Knowing what's normal for your child – and being able to notice when they deviate from their mental health norms – can be vital in recognizing problems and helping your child get the support that they need. Biological, social, and intellectual changes that occur naturally during adolescence can make it tough to identify mental health changes, and keeping an open dialogue with your teen can help you identify issues (more on that shortly).

Signs and symptoms of mental health disorders in adolescents can include:

  • Loss of interest in social, athletic, and academic activities
  • Changes in sleeping and eating patterns
  • Canceling plans with close friends without explanation
  • Significant changes to their social group
  • New academic struggles
  • Constant or near-constant worrying
  • Obsession with a goal that leaves little room for other activities
  • Signs of drug use, alcohol use, or sexual activity
  • Signs of self-harm (many teens attempt to disguise signs of self-harm by wearing long sleeves and long pants)

Effective communication strategies with teens about mental health

Tackling tough topics with teens can feel akin to trying to nail Jell-O to a tree. That being said, practice makes perfect, and remaining persistent in reaching out to your teen to talk about their mental health can help them understand that you care and aren't going anywhere.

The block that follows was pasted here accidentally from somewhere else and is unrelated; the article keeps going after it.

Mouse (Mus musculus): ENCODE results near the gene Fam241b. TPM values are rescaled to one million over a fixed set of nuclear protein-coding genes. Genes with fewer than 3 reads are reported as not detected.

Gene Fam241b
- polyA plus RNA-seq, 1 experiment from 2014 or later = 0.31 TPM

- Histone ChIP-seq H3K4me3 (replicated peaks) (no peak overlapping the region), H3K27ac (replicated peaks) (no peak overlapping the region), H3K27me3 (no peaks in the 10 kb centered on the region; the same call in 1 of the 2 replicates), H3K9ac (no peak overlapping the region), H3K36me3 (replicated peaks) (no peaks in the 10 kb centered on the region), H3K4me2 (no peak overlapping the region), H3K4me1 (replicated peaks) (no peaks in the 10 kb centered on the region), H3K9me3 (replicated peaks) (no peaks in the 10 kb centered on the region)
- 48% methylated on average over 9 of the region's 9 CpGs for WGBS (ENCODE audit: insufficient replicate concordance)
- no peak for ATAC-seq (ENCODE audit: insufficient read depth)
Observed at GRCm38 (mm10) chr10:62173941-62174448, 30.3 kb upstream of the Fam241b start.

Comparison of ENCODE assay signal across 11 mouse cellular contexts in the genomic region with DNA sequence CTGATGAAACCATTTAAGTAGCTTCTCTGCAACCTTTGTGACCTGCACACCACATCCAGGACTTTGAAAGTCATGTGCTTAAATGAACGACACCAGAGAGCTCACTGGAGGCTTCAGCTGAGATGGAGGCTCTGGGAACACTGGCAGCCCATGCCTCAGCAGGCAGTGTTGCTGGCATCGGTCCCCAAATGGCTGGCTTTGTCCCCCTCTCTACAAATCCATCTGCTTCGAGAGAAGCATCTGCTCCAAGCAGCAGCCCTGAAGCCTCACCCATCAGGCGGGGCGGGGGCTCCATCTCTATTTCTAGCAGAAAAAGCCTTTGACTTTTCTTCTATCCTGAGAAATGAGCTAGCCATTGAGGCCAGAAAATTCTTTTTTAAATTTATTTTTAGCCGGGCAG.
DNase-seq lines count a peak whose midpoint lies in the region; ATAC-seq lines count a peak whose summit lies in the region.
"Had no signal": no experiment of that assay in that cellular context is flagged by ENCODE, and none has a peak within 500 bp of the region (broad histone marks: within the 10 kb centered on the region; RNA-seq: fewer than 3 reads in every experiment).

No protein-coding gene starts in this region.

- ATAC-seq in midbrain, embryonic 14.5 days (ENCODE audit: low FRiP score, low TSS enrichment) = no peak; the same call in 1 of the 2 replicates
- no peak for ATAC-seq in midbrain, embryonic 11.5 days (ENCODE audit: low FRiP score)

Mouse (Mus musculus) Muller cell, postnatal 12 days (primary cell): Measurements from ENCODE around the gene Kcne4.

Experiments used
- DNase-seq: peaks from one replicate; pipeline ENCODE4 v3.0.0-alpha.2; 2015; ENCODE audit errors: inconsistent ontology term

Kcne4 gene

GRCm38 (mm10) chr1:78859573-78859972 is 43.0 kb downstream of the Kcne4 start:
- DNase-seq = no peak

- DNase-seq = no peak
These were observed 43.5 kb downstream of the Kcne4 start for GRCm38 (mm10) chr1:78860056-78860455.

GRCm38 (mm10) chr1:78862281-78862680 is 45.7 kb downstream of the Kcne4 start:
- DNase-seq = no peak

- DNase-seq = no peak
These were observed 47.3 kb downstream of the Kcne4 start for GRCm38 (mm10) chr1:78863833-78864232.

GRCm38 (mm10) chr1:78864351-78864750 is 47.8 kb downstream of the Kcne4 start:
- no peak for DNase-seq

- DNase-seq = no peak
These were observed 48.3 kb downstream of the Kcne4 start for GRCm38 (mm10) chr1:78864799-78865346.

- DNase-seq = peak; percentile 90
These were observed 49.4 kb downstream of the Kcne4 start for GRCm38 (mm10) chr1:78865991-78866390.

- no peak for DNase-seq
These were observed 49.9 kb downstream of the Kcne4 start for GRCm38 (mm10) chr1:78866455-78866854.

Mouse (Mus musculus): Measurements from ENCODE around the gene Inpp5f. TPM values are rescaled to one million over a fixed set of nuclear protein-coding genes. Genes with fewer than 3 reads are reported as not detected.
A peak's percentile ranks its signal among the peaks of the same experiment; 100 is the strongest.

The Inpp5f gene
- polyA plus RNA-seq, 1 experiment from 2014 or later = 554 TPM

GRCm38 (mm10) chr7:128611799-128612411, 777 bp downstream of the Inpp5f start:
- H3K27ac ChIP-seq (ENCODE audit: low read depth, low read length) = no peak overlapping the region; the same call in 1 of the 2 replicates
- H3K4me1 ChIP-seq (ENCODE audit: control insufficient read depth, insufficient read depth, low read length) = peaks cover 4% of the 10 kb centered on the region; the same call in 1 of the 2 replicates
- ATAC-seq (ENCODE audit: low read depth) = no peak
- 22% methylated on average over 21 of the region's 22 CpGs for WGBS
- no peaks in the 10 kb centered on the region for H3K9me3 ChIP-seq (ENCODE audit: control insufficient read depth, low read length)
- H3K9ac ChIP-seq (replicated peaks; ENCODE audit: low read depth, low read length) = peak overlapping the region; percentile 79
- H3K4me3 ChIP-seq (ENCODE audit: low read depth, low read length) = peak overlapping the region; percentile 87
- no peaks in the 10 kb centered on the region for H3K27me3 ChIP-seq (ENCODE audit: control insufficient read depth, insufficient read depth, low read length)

A few key tips that can help you keep the lines of communication open with your adolescent include:

  • Listen to understand, not to respond. When you're having a conversation with your teen about your concerns, it's important to stay curious while working to learn more about what they're dealing with. Reflecting your teen's feelings back to them to be sure you understand before responding can help your teen feel heard, safe, and understood.
  • Don't be afraid to sit in discomfort. When your child is going through a crisis (a breakup, a falling out with a friend, an academic disappointment), don't try to problem-solve in the moment. Instead, sit with them in the discomfort, listen to them as they process their experience, and let them know that you're going to work through the crisis together.
  • Normalize your child's experiences. When adolescents go through mental health struggles, they can feel incredibly lonely, and it can be hard for them to believe that anyone has ever been through a similar mental health experience and has come out on the other side. Assuring your child that their feelings are valid, that they're not the first person to feel this way, and allowing them to share openly, without shame or judgment, can help them keep coming back to talk with you about their feelings.